Dorothy S. Ginder was 33 years old when Jonas Salk announced the successful test of his polio vaccine on a small group of adults and children (vaccination pictured). Jonas Edward Salk was an American medical researcher and virologist. He discovered and developed one of the first successful polio vaccines. Born in New York City, he attended New York University School of Medicine, later choosing to do medical research instead of becoming a practicing physician. In 1939, after earning his medical degree, Salk began an internship as a physician scientist at Mount Sinai Hospital. Two years later he was granted a fellowship at the University of Michigan, where he would study flu viruses with his mentor Thomas Francis, Jr.
Dorothy S. Ginder was 44 years old when John F. Kennedy was assassinated by Lee Harvey Oswald in Dallas, Texas; hours later, Lyndon B. Johnson was sworn in aboard Air Force One as the 36th President of the United States. John Fitzgerald Kennedy, commonly referred to by his initials JFK, was an American politician who served as the 35th President of the United States from January 1961 until his assassination in November 1963. He served at the height of the Cold War, and the majority of his presidency dealt with managing relations with the Soviet Union. As a member of the Democratic Party, Kennedy represented the state of Massachusetts in the United States House of Representatives and the U.S. Senate prior to becoming president.
Dorothy S. Ginder was 53 years old when Vietnam War: The last United States combat soldiers leave South Vietnam. The Vietnam War, also known as the Second Indochina War, and in Vietnam as the Resistance War Against America or simply the American War, was a conflict that occurred in Vietnam, Laos, and Cambodia from 1 November 1955 to the fall of Saigon on 30 April 1975. It was the second of the Indochina Wars and was officially fought between North Vietnam and the government of South Vietnam. The North Vietnamese army was supported by the Soviet Union, China, and other communist allies; the South Vietnamese army was supported by the United States, South Korea, Australia, Thailand and other anti-communist allies. The war is considered a Cold War-era proxy war by some US perspectives. The majority of Americans believe the war was unjustified. The war would last roughly 19 years and would also form the Laotian Civil War as well as the Cambodian Civil War, which also saw all three countries become communist states in 1975.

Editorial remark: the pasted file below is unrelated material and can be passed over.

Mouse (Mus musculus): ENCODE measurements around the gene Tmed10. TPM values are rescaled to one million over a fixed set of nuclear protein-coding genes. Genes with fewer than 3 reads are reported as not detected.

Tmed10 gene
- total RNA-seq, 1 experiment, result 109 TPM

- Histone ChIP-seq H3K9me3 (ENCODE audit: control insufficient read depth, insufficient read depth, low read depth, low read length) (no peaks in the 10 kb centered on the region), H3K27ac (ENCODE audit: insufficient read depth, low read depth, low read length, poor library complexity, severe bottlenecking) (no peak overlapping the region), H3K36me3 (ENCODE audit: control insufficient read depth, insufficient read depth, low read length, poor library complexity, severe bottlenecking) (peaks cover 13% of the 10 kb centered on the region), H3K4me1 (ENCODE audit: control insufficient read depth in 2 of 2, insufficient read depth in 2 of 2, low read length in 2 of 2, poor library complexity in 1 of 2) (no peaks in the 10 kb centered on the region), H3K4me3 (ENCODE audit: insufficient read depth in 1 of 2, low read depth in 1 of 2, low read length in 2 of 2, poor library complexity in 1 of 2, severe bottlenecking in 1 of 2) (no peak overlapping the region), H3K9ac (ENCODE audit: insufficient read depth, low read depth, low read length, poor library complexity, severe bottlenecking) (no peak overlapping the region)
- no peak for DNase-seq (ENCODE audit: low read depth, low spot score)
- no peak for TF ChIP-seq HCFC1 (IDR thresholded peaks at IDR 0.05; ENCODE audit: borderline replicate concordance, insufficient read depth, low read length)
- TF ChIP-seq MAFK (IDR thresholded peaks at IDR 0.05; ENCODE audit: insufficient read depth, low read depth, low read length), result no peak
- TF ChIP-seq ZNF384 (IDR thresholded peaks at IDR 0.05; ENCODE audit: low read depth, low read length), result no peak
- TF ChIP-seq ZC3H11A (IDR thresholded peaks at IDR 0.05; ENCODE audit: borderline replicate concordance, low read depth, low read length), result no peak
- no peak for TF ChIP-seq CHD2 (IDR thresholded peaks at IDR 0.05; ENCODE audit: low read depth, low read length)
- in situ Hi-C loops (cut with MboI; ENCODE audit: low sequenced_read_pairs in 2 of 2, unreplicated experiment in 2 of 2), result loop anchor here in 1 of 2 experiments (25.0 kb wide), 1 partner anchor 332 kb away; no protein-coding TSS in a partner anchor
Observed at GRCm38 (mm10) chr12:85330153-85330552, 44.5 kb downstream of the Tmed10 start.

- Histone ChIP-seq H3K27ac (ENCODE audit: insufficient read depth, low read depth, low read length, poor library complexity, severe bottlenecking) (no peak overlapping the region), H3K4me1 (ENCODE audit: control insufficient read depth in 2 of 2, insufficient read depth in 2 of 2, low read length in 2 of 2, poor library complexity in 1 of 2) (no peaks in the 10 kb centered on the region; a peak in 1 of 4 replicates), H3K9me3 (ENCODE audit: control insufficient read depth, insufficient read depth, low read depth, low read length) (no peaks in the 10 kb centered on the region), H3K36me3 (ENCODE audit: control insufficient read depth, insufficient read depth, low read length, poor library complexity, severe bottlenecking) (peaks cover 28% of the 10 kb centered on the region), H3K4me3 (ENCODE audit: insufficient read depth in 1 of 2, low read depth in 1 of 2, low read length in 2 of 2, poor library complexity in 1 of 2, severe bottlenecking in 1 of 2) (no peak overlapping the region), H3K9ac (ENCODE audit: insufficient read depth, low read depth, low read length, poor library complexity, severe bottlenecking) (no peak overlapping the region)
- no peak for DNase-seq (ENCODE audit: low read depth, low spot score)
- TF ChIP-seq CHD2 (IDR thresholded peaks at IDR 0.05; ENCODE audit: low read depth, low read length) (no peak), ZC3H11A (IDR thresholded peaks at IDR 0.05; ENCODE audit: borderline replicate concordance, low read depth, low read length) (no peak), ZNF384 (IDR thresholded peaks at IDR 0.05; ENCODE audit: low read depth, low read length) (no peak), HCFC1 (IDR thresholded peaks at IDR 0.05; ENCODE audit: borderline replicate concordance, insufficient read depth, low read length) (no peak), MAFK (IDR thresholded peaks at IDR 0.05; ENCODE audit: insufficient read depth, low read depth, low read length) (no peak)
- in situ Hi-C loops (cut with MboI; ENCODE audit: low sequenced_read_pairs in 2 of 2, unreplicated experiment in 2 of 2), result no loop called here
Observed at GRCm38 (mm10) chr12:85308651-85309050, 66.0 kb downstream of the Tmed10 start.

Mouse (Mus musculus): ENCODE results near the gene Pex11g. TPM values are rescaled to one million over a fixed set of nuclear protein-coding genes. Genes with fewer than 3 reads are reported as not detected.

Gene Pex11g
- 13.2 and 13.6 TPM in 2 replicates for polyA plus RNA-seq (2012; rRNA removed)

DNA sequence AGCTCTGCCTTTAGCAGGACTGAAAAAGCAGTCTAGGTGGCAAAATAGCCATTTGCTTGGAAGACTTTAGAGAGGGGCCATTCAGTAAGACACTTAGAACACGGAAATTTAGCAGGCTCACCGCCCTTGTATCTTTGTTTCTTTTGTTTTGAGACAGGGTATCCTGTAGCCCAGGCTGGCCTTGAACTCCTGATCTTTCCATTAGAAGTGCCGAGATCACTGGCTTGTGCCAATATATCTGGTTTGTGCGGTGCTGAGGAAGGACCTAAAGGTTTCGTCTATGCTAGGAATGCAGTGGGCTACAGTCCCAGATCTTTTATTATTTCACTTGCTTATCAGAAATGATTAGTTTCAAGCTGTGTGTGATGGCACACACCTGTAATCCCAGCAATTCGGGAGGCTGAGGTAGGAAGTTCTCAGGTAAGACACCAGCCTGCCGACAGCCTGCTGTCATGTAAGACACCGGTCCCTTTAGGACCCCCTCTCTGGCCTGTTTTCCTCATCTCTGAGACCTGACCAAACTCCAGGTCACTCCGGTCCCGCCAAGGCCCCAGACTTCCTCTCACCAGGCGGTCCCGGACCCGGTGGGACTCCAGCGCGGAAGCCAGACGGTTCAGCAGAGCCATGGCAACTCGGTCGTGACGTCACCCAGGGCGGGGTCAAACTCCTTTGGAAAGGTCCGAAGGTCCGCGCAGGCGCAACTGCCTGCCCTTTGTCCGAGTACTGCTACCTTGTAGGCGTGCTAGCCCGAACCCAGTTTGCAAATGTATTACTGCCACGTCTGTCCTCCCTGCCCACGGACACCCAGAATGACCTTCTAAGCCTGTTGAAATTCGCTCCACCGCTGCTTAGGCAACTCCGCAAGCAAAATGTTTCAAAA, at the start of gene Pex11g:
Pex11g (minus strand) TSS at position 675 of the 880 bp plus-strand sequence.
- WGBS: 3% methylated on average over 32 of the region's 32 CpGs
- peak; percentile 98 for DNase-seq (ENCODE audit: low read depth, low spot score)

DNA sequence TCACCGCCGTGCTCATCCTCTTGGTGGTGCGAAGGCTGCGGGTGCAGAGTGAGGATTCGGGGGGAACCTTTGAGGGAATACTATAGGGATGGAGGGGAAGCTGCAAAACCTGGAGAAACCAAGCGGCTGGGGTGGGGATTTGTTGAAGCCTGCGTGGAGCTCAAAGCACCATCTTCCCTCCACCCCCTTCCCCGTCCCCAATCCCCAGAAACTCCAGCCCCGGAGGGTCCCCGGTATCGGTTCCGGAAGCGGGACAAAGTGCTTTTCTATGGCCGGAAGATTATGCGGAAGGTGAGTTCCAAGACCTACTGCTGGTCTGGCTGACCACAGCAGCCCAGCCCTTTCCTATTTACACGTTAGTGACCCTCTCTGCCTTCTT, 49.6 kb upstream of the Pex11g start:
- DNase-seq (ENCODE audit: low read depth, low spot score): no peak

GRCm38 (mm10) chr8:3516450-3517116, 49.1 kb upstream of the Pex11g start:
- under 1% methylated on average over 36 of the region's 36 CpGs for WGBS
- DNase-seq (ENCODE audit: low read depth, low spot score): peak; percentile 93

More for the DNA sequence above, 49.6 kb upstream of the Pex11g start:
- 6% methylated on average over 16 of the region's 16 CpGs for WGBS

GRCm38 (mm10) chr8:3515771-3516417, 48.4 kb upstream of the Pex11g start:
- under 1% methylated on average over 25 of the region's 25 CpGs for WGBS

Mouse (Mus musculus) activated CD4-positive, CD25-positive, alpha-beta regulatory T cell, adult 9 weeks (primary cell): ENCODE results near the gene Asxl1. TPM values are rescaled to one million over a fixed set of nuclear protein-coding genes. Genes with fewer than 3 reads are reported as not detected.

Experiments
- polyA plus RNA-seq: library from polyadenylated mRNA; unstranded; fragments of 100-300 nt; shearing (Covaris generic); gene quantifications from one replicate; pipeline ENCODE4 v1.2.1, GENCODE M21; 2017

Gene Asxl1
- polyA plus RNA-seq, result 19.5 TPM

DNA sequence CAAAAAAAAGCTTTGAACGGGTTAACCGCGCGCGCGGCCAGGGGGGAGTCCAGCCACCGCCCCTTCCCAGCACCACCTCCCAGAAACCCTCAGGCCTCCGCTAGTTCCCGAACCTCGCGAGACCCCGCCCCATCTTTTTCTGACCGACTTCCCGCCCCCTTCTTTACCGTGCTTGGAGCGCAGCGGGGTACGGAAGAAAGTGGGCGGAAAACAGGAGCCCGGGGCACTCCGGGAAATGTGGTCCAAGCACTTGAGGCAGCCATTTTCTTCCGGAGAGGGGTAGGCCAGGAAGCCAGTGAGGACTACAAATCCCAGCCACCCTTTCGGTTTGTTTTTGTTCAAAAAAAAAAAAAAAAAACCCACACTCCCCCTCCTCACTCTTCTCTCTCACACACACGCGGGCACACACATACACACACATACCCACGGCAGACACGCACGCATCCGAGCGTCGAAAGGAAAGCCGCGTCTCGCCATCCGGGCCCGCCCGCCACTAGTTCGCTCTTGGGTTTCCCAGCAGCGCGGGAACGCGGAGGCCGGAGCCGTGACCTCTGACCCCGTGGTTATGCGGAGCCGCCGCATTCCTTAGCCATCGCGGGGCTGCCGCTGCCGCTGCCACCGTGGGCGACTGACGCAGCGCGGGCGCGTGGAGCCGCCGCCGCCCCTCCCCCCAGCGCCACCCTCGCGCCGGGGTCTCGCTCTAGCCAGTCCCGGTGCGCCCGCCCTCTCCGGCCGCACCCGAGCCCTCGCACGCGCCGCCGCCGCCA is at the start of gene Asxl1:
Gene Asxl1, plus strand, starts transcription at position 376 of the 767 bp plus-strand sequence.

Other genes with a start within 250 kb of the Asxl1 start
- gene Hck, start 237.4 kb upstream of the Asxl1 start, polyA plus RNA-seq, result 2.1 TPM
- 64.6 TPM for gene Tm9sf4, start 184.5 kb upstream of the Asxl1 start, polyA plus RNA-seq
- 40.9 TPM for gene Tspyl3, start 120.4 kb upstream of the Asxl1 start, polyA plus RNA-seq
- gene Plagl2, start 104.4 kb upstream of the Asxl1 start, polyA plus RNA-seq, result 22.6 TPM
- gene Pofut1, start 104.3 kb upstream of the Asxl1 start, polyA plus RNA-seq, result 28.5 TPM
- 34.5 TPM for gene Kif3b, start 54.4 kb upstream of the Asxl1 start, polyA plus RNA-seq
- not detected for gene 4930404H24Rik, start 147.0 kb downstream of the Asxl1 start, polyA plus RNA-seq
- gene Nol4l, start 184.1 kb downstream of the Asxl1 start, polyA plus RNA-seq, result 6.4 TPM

Dorothy S. Ginder was 70 years old when Cold War: Fall of the Berlin Wall: East Germany opens checkpoints in the Berlin Wall, allowing its citizens to travel to West Berlin. The Berlin Wall was a guarded concrete barrier that physically and ideologically divided Berlin from 1961 to 1989. Constructed by the German Democratic Republic, starting on 13 August 1961, the Wall cut off West Berlin from virtually all of surrounding East Germany and East Berlin until government officials opened it in November 1989. Its demolition officially began on 13 June 1990 and finished in 1992. The barrier included guard towers placed along large concrete walls, accompanied by a wide area that contained anti-vehicle trenches, "fakir beds" and other defenses. The Eastern Bloc portrayed the Wall as protecting its population from fascist elements conspiring to prevent the "will of the people" in building a socialist state in East Germany.
Dorothy S. Ginder died on 23 Jan 1998 at the age of 78
BillionGraves.com
Grave record for Dorothy S. Ginder (25 Oct 1919 - 23 Jan 1998), BillionGraves Record 1525276 Rapho, Lancaster, Pennsylvania, United States